For the first time in fifty years, archaeologists have discovered Fayum mummy portraits at an ancient Egyptian site.
Archaeologists have discovered ancient mummies that were interred with exquisite, lifelike portraits of the deceased. The mummies were interred in a cemetery at the ancient Egyptian city of Philadelphia, according to a Dec. 1 release from the Egyptian Ministry of Tourism and Antiquities.
The city of Philadelphia, which is presently situated about 75 miles (120 kilometers) southwest of Cairo in the Fayoum region of Egypt, was founded during the Ptolemaic period (304 B.C. to 30 B.C. ), when Egypt was ruled by a dynasty of pharaohs descended from one of Alexander the Great’s generals. Philadelphia, the Greek name for the city of brotherly love, survived the overthrow of the monarchy and the Roman conquest of Egypt.
Basem Gehad, director of the ancient Philadelphia necropolis excavation expedition, reported that during the dig at the necropolis of the ancient site, two whole mummy portraits, as well as semi-complete and fragmented pictures, were found.
According to Gehad, those who were interred in such a manner in Philadelphia were unquestionably upper-middle class or elite since they could afford to give their family such expensive portraits of the deceased. Gehad asserts that the painters of the portraits were most likely from Alexandria, a city in Egypt on the Mediterranean coast.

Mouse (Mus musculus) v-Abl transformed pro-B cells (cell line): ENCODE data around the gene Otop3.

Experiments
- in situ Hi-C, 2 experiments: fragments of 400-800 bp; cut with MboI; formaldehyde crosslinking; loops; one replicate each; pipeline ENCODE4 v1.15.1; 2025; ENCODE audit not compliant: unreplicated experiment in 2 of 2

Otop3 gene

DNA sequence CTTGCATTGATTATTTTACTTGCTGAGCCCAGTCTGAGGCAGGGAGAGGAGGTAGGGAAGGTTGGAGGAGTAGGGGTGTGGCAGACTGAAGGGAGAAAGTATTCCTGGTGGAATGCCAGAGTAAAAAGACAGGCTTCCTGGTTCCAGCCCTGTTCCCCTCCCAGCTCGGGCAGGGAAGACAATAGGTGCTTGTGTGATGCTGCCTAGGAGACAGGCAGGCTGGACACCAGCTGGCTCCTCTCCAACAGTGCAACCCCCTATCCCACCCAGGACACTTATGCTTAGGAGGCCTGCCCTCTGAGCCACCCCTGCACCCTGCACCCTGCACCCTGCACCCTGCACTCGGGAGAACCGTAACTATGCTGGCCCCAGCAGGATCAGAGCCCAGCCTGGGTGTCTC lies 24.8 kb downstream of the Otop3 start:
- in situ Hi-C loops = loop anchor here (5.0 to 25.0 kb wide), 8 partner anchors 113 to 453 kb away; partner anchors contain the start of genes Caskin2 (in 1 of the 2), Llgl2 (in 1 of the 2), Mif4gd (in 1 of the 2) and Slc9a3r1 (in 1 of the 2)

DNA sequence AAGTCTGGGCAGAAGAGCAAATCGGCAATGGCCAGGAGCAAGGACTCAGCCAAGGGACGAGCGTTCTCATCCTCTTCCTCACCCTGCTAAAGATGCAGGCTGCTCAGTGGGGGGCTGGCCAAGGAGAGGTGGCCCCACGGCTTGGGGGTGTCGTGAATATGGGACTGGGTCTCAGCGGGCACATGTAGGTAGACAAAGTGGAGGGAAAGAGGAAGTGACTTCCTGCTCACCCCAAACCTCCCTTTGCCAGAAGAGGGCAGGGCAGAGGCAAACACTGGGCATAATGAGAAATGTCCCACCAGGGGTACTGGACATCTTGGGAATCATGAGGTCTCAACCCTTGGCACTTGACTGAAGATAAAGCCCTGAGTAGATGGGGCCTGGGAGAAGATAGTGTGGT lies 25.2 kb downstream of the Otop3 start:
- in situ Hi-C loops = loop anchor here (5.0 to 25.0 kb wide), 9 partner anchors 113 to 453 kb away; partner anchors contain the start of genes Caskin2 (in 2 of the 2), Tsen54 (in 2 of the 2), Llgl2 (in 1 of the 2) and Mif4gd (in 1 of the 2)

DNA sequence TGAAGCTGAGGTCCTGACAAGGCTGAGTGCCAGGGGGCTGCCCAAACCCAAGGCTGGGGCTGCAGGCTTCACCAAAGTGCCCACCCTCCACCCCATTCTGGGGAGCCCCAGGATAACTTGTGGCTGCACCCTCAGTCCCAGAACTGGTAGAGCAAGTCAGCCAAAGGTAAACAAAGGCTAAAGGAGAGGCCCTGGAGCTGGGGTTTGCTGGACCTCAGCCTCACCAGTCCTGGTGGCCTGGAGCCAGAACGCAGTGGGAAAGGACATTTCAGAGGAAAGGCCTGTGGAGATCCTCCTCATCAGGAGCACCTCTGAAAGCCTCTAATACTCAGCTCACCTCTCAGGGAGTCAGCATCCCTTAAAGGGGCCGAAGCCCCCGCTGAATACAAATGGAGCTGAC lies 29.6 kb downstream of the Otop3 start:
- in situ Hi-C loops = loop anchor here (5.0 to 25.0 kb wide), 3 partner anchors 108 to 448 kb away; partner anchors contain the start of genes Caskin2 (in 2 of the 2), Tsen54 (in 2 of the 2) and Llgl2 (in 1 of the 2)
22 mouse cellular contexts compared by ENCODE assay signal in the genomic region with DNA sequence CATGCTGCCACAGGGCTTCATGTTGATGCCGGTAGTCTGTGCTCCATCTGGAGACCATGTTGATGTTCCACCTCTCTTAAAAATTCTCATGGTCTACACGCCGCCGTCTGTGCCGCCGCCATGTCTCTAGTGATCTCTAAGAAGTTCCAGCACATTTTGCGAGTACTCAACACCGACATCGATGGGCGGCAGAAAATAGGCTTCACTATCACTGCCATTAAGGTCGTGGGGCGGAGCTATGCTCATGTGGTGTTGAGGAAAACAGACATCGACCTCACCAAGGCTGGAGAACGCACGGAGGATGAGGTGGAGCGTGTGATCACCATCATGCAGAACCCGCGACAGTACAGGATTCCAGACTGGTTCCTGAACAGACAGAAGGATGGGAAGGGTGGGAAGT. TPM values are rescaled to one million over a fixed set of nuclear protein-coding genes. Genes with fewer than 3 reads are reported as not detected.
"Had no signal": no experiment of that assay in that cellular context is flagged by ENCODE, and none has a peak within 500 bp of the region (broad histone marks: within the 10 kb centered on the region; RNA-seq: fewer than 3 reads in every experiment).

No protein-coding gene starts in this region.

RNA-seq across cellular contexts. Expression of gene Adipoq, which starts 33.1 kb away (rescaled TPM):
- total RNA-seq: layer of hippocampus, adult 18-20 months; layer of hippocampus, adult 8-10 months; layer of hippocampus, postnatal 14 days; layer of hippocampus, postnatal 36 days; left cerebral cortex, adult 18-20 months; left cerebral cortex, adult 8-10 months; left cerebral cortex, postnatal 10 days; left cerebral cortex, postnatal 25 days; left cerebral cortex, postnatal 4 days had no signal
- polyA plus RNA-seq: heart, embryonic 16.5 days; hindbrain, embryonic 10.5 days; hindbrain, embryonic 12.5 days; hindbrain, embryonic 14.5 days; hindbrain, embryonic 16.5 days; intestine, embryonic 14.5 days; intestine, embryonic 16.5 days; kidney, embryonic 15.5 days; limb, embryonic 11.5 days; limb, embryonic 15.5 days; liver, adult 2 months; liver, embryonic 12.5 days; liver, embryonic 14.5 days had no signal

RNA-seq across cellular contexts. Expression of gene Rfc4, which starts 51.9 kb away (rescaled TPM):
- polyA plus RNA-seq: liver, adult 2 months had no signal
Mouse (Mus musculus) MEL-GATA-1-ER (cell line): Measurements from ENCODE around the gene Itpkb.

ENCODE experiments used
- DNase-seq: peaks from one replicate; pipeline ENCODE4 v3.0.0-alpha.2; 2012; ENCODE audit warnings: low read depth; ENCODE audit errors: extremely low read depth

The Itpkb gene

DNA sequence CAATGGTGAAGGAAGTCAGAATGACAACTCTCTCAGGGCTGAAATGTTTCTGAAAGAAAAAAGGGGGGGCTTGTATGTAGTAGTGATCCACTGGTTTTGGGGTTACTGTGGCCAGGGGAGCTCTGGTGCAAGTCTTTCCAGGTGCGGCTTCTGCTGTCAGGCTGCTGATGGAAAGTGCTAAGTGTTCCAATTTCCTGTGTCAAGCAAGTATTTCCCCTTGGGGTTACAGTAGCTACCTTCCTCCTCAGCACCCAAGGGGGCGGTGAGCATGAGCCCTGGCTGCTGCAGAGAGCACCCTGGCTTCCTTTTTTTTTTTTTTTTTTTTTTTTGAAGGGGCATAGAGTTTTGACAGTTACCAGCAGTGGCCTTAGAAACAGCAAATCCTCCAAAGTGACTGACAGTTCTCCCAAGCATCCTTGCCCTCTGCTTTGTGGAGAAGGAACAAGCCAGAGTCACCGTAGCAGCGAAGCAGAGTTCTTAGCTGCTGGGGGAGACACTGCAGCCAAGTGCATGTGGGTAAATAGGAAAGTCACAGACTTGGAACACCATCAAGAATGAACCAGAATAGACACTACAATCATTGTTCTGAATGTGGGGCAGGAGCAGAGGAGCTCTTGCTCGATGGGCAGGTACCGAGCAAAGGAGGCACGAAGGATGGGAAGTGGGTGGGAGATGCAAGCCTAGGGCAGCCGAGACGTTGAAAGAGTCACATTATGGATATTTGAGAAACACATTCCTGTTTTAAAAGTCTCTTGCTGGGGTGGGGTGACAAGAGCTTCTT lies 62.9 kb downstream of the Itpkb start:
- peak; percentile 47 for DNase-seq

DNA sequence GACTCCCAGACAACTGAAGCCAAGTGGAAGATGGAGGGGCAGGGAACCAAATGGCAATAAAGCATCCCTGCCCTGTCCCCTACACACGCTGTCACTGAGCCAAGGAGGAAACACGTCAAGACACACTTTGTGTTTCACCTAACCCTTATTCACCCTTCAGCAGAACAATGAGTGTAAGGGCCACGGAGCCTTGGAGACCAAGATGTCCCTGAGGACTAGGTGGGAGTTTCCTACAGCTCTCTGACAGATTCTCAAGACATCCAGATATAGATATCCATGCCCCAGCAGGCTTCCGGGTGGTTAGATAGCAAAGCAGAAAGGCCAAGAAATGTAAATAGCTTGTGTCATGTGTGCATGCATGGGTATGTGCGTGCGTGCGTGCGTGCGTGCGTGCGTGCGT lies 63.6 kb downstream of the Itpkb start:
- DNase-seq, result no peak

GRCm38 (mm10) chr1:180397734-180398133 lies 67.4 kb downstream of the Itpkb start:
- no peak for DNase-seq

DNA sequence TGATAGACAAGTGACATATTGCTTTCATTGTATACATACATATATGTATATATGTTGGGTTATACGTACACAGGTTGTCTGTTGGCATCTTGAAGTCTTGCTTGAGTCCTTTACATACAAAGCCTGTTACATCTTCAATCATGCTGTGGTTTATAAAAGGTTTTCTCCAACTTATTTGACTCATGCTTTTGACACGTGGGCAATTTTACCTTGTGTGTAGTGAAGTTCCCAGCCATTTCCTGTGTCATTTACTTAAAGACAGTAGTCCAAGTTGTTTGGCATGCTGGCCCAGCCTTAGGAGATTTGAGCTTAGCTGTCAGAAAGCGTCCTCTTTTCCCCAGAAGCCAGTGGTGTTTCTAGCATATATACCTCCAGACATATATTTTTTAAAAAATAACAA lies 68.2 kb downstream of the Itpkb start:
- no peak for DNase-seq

Archaeologists hardly often come across mummy portraits. Before the new discoveries, the last mummy portraits were uncovered during archaeological investigations in the 1880s. Grave robbers scavenged historic cemeteries, notably Philadelphia’s, in the 19th century for their mummy portraits. Archaeologists did examine a few of the Philadelphia burials, though.
Roman mummy pictures were stolen from the cemetery in the 1880s, according to Susan Walker, an honorary curator at the Ashmolean Museum at the University of Oxford. The majority of these portraits were sold to the Viennese merchant and collector Theodor Graf. As a result of his categorization of the portraits and the organization of displays of them around the world, they are now dispersed in museum and private collections, particularly in America and Europe.
Walker, who was not involved in the excavations, told Live Science that the new specimens were being examined using cutting-edge scientific methods and that they might shed more light on Egyptian mummy images. The most recent excavations, according to Walker, will surely provide us a better knowledge of the cemetery where the stolen photographs originated.
In addition to the mummy pictures, archaeologists also found the ruins of a building where mummies were interred and a statue of the Egyptian-Greek goddess of love, Isis-Aphrodite. They also came upon papyrus remnants that included Egyptian cursive writing as well as Greek and demotic inscriptions. The papyri contain details on the social, economic, and religious conditions of the local populace, the ministry claimed in a statement.
The excavation of the cemetery and analysis of the discoveries are ongoing processes.
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